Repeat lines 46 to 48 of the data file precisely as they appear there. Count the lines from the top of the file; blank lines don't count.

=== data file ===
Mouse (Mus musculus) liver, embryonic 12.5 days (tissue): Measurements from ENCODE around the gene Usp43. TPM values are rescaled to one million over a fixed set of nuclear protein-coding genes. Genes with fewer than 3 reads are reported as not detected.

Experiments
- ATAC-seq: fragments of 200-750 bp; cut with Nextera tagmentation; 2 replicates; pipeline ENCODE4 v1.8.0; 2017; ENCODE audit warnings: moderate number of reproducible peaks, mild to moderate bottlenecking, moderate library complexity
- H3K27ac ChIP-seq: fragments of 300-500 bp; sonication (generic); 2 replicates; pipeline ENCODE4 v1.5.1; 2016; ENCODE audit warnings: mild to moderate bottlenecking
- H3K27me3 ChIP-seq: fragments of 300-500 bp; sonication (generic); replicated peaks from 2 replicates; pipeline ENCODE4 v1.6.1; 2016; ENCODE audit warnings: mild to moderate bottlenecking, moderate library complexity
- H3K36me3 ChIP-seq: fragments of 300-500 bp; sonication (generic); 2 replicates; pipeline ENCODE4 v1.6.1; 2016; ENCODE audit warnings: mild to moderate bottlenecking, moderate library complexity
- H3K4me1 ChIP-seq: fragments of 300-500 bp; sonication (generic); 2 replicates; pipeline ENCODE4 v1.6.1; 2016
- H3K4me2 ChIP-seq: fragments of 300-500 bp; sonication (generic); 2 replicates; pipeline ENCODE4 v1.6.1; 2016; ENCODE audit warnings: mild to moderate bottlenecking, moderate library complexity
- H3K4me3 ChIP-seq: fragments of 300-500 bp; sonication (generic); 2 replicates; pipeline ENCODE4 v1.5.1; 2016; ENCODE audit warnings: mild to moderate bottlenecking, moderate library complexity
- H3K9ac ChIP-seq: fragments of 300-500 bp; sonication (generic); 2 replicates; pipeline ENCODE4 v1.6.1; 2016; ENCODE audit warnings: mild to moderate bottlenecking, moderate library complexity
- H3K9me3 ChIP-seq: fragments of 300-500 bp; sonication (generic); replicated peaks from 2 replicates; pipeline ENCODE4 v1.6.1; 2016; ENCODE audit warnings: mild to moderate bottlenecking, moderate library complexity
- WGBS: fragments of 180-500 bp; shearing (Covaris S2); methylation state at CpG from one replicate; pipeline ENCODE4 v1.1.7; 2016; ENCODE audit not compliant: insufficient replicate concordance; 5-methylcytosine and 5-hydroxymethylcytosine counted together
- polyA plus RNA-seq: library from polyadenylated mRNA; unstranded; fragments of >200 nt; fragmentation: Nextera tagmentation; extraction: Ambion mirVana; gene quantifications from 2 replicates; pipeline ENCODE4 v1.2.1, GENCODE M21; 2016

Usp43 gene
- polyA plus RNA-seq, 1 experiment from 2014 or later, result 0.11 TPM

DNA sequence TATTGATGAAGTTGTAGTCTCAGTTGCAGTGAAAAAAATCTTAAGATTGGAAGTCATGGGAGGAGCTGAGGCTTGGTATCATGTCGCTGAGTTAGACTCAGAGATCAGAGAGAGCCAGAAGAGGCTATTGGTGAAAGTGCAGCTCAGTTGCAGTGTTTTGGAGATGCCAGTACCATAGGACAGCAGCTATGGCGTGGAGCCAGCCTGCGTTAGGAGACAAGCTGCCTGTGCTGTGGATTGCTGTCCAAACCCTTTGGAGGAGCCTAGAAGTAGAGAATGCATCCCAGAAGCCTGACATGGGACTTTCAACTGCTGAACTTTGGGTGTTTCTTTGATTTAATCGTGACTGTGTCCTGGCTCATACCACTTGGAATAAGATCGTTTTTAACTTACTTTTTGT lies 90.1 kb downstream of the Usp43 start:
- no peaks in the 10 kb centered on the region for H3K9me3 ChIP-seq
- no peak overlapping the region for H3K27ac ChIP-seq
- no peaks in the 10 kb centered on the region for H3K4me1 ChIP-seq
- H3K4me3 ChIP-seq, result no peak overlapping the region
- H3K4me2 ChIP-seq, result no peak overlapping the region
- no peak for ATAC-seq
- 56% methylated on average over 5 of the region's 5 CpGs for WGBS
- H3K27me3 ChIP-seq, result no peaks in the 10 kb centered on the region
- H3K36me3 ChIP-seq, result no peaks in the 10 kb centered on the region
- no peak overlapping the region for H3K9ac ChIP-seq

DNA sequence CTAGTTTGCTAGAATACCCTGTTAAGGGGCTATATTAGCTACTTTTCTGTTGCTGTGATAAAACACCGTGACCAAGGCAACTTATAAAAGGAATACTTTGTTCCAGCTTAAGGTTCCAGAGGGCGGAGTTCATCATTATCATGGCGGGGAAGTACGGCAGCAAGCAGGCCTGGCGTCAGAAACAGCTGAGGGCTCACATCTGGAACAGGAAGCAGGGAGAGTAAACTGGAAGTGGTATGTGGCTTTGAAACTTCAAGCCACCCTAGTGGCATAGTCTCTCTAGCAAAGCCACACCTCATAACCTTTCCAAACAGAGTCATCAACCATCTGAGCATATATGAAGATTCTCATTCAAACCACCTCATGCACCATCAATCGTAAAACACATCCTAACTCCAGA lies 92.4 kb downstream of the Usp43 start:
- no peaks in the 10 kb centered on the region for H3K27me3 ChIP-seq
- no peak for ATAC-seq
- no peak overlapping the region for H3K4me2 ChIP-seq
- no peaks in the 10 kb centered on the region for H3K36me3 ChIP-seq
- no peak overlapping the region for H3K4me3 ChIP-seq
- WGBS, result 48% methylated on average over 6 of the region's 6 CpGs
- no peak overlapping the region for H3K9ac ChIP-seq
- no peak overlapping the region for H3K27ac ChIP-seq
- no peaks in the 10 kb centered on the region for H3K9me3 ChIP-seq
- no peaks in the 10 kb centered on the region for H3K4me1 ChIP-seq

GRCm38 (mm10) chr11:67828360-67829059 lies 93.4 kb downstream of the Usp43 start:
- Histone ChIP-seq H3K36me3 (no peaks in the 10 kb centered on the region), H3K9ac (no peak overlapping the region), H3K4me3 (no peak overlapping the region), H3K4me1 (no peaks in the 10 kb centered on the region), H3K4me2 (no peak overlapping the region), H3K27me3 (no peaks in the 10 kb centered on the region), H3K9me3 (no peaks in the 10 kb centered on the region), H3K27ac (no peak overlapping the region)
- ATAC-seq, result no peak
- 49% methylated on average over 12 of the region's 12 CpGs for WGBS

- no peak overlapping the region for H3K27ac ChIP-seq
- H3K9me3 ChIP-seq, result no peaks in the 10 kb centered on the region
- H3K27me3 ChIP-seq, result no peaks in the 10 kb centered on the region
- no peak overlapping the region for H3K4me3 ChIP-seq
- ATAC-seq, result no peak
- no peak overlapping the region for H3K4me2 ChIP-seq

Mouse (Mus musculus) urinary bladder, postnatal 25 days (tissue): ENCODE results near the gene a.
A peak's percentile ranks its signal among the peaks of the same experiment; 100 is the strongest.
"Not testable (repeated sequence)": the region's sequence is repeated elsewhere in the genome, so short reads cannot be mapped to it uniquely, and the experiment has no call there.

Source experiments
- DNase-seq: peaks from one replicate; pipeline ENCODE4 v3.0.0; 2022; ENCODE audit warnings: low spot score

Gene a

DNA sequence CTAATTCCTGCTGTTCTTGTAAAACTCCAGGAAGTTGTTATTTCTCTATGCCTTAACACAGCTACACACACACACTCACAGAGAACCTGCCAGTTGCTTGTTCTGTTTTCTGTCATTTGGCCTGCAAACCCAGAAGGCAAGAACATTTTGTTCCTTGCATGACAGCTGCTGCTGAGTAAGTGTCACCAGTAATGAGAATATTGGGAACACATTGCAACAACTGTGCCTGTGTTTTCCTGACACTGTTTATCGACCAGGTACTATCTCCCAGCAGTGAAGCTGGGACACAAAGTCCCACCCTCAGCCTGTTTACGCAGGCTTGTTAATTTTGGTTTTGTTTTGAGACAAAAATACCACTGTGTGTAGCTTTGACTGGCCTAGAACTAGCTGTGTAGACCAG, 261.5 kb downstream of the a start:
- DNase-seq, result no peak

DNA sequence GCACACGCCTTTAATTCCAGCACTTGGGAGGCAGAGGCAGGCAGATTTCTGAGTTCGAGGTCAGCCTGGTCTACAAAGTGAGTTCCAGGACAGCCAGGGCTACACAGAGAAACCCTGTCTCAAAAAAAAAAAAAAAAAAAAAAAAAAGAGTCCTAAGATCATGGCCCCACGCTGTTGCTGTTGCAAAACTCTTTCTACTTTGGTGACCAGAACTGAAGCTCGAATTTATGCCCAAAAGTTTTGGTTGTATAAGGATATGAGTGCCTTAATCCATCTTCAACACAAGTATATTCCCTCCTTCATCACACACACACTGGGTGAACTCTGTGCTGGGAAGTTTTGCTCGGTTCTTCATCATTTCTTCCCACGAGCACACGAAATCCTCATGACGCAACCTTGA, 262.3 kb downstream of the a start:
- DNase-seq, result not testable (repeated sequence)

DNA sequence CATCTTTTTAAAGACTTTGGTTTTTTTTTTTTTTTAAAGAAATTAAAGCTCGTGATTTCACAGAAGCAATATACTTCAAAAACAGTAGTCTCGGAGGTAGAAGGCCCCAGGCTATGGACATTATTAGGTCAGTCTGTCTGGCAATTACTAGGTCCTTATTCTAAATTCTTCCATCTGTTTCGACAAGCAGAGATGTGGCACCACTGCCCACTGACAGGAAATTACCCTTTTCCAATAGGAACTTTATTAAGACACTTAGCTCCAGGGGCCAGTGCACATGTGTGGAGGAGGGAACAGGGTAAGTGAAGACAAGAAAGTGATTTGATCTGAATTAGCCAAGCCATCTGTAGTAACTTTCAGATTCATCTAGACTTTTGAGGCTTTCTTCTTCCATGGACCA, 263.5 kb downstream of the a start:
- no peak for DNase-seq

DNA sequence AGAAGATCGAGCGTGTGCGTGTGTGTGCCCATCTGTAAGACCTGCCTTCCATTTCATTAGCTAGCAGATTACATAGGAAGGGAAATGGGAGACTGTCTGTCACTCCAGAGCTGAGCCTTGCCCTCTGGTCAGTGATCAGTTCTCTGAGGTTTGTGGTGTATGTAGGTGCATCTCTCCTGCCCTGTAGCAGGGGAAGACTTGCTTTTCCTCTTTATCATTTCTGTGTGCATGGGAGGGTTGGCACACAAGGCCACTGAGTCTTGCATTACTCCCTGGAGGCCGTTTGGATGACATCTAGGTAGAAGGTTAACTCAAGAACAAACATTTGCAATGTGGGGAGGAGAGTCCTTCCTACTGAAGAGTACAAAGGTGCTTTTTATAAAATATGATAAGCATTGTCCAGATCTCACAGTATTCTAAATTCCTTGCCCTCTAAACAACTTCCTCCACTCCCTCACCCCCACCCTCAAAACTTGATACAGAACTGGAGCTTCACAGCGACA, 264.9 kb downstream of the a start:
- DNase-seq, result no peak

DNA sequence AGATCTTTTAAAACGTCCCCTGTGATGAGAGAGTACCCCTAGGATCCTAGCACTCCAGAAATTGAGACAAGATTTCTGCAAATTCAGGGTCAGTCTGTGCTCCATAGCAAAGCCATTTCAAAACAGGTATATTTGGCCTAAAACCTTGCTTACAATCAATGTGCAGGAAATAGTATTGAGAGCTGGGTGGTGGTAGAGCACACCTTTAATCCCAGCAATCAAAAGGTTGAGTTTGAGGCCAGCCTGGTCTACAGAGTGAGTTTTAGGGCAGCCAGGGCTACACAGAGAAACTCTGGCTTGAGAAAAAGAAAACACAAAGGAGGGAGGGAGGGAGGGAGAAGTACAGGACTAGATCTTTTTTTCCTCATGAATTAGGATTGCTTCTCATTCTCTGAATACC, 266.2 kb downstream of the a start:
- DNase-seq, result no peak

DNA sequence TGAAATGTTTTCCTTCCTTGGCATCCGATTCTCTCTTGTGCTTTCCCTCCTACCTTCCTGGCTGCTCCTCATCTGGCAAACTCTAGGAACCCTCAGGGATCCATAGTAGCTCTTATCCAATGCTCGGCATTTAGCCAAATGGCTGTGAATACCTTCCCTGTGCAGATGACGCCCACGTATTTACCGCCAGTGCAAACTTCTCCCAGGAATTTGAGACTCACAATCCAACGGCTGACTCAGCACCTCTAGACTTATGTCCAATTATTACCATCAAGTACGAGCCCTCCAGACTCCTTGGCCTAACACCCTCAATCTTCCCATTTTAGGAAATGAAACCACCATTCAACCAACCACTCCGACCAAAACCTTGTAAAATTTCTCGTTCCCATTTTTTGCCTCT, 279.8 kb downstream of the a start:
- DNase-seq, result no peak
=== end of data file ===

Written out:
- ATAC-seq, result no peak
- no peak overlapping the region for H3K4me2 ChIP-seq

Mouse (Mus musculus) urinary bladder, postnatal 25 days (tissue): ENCODE results near the gene a.